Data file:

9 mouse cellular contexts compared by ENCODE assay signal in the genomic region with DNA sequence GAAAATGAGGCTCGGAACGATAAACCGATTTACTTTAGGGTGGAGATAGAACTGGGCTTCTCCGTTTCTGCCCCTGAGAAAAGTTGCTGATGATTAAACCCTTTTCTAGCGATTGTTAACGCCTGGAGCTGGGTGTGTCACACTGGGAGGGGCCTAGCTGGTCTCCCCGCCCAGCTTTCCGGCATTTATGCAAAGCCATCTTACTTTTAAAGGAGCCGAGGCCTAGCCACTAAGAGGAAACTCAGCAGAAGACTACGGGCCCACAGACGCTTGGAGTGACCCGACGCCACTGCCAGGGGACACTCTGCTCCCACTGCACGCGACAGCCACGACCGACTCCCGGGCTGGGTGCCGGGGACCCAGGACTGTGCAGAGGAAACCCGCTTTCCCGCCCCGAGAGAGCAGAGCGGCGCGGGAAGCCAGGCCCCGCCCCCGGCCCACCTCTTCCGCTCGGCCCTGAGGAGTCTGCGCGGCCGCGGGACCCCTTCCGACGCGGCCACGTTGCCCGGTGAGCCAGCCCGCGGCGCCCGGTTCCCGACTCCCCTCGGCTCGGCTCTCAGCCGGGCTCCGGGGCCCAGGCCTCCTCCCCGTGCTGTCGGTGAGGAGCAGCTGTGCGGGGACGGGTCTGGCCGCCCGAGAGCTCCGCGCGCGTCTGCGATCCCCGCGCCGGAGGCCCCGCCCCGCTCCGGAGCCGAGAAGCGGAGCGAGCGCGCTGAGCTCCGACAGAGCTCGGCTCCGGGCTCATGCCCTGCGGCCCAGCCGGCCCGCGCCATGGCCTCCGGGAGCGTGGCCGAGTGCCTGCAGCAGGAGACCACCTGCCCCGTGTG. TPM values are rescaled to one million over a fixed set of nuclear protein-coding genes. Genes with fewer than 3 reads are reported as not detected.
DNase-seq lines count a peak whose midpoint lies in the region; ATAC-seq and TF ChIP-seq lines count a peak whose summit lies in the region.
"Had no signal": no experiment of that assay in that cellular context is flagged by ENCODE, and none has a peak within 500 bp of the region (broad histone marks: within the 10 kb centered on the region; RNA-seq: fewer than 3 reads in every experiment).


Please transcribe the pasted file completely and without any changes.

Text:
9 mouse cellular contexts compared by ENCODE assay signal in the genomic region with DNA sequence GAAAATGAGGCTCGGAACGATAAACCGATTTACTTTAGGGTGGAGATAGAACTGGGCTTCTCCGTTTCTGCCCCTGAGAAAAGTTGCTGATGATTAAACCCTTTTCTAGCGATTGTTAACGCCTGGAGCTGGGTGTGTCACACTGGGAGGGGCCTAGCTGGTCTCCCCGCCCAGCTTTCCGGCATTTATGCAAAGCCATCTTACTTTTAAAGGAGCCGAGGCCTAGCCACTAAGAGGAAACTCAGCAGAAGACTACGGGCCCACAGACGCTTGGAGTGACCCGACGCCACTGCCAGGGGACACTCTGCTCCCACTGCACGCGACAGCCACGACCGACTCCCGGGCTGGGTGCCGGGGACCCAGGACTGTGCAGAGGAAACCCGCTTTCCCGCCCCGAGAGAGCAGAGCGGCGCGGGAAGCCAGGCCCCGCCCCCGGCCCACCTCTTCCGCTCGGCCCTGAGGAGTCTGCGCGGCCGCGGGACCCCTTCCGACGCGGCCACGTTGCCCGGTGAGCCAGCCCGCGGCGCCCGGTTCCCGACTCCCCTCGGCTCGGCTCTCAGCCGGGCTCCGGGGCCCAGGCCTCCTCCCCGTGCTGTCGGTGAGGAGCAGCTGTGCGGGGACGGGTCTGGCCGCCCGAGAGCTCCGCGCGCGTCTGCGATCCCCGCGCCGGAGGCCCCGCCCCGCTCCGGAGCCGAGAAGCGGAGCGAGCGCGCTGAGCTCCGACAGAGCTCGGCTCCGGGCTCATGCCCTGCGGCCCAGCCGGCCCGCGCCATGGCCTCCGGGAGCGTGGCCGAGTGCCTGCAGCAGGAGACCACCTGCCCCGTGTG. TPM values are rescaled to one million over a fixed set of nuclear protein-coding genes. Genes with fewer than 3 reads are reported as not detected.
DNase-seq lines count a peak whose midpoint lies in the region; ATAC-seq and TF ChIP-seq lines count a peak whose summit lies in the region.
"Had no signal": no experiment of that assay in that cellular context is flagged by ENCODE, and none has a peak within 500 bp of the region (broad histone marks: within the 10 kb centered on the region; RNA-seq: fewer than 3 reads in every experiment).